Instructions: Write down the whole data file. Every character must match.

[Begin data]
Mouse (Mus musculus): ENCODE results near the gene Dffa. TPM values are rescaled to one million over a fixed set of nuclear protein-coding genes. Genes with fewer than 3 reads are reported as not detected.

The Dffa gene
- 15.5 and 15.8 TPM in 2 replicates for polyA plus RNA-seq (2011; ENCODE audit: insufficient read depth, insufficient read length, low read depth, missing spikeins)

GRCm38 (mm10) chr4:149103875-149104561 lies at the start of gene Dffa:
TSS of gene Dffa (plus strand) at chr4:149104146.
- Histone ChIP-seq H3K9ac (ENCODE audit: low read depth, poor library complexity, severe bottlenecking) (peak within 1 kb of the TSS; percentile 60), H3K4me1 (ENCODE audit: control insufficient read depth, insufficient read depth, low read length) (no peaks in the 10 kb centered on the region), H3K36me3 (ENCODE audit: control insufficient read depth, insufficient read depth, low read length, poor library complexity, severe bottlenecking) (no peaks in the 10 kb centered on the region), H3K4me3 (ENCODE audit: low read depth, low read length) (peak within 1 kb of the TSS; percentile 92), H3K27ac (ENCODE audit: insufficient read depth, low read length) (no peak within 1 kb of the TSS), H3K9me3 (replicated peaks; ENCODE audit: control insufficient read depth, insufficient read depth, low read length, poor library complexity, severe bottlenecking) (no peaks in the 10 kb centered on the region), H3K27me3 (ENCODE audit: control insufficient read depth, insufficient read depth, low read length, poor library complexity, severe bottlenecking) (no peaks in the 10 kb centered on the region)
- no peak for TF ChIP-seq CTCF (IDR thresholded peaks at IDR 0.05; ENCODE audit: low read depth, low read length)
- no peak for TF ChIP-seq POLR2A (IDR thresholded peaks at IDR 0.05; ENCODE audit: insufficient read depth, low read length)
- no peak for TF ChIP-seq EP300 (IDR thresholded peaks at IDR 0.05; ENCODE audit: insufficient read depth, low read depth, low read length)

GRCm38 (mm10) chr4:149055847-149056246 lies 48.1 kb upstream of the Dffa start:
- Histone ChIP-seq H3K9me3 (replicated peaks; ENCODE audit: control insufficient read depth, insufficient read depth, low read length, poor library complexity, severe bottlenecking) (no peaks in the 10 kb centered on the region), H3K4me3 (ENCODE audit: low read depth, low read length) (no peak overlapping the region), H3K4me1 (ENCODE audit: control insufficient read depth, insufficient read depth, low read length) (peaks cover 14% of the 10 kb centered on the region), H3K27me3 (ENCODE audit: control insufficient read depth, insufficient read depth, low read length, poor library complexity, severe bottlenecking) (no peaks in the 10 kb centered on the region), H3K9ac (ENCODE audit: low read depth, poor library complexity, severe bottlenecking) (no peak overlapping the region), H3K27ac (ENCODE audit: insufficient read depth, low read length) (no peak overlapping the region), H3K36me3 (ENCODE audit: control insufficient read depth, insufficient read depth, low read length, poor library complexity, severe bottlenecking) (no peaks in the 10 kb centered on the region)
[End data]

Mouse (Mus musculus): ENCODE results near the gene Dffa. TPM values are rescaled to one million over a fixed set of nuclear protein-coding genes. Genes with fewer than 3 reads are reported as not detected.

The Dffa gene
- 15.5 and 15.8 TPM in 2 replicates for polyA plus RNA-seq (2011; ENCODE audit: insufficient read depth, insufficient read length, low read depth, missing spikeins)

GRCm38 (mm10) chr4:149103875-149104561 lies at the start of gene Dffa:
TSS of gene Dffa (plus strand) at chr4:149104146.
- Histone ChIP-seq H3K9ac (ENCODE audit: low read depth, poor library complexity, severe bottlenecking) (peak within 1 kb of the TSS; percentile 60), H3K4me1 (ENCODE audit: control insufficient read depth, insufficient read depth, low read length) (no peaks in the 10 kb centered on the region), H3K36me3 (ENCODE audit: control insufficient read depth, insufficient read depth, low read length, poor library complexity, severe bottlenecking) (no peaks in the 10 kb centered on the region), H3K4me3 (ENCODE audit: low read depth, low read length) (peak within 1 kb of the TSS; percentile 92), H3K27ac (ENCODE audit: insufficient read depth, low read length) (no peak within 1 kb of the TSS), H3K9me3 (replicated peaks; ENCODE audit: control insufficient read depth, insufficient read depth, low read length, poor library complexity, severe bottlenecking) (no peaks in the 10 kb centered on the region), H3K27me3 (ENCODE audit: control insufficient read depth, insufficient read depth, low read length, poor library complexity, severe bottlenecking) (no peaks in the 10 kb centered on the region)
- no peak for TF ChIP-seq CTCF (IDR thresholded peaks at IDR 0.05; ENCODE audit: low read depth, low read length)
- no peak for TF ChIP-seq POLR2A (IDR thresholded peaks at IDR 0.05; ENCODE audit: insufficient read depth, low read length)
- no peak for TF ChIP-seq EP300 (IDR thresholded peaks at IDR 0.05; ENCODE audit: insufficient read depth, low read depth, low read length)

GRCm38 (mm10) chr4:149055847-149056246 lies 48.1 kb upstream of the Dffa start:
- Histone ChIP-seq H3K9me3 (replicated peaks; ENCODE audit: control insufficient read depth, insufficient read depth, low read length, poor library complexity, severe bottlenecking) (no peaks in the 10 kb centered on the region), H3K4me3 (ENCODE audit: low read depth, low read length) (no peak overlapping the region), H3K4me1 (ENCODE audit: control insufficient read depth, insufficient read depth, low read length) (peaks cover 14% of the 10 kb centered on the region), H3K27me3 (ENCODE audit: control insufficient read depth, insufficient read depth, low read length, poor library complexity, severe bottlenecking) (no peaks in the 10 kb centered on the region), H3K9ac (ENCODE audit: low read depth, poor library complexity, severe bottlenecking) (no peak overlapping the region), H3K27ac (ENCODE audit: insufficient read depth, low read length) (no peak overlapping the region), H3K36me3 (ENCODE audit: control insufficient read depth, insufficient read depth, low read length, poor library complexity, severe bottlenecking) (no peaks in the 10 kb centered on the region)